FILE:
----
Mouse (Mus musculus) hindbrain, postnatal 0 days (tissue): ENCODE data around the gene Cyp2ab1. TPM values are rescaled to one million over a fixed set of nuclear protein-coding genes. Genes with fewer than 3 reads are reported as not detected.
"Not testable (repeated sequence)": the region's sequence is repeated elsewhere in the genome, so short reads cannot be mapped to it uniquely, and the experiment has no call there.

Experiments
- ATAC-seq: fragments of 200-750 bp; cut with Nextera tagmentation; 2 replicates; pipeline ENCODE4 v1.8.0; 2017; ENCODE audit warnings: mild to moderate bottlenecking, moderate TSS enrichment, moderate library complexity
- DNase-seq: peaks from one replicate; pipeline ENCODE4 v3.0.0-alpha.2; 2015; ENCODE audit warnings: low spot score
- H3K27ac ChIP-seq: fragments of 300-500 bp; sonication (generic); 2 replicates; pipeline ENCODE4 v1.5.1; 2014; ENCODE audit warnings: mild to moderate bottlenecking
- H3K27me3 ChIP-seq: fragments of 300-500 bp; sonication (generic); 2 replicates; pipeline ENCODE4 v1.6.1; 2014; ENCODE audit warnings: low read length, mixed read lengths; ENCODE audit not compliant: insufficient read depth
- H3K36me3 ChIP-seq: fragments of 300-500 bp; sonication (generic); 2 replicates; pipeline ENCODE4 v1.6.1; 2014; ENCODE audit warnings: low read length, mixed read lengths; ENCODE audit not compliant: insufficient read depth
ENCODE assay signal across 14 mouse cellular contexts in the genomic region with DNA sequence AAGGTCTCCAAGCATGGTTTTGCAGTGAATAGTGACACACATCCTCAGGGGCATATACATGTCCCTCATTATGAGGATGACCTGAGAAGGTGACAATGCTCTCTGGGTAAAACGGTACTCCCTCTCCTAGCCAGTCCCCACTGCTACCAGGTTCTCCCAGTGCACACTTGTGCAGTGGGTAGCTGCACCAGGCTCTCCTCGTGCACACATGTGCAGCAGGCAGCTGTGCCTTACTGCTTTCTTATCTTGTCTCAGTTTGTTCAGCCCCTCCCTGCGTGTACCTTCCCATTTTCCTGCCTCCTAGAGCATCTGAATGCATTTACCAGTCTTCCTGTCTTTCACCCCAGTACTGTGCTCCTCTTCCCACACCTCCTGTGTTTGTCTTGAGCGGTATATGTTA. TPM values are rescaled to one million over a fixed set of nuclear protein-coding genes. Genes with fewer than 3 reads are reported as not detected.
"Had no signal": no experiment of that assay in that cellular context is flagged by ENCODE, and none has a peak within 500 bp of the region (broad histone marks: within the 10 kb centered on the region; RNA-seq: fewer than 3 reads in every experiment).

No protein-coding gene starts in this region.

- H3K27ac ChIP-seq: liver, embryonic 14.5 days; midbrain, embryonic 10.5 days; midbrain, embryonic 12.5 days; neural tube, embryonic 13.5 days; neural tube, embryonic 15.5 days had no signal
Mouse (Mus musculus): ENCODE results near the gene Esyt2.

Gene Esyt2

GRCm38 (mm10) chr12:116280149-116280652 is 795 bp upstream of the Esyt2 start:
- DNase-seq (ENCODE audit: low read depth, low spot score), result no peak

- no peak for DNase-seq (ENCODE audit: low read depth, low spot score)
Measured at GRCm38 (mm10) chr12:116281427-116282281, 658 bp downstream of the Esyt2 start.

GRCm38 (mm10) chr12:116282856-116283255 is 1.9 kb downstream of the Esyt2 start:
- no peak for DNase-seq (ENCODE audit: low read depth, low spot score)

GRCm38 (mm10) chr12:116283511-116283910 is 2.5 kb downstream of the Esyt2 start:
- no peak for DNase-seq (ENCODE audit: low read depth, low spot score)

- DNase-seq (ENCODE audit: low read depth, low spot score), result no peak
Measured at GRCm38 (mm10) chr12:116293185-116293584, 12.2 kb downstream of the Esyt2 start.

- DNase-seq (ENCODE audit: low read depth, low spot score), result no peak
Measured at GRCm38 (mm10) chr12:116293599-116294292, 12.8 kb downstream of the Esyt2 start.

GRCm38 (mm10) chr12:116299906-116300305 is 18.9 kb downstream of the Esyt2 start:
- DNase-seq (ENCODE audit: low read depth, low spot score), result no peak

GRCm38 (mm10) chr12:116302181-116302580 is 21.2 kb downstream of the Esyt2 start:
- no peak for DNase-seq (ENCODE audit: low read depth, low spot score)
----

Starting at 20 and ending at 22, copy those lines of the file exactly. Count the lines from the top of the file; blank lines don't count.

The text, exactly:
- no peak for DNase-seq (ENCODE audit: low read depth, low spot score)

GRCm38 (mm10) chr12:116283511-116283910 is 2.5 kb downstream of the Esyt2 start:
- no peak for DNase-seq (ENCODE audit: low read depth, low spot score)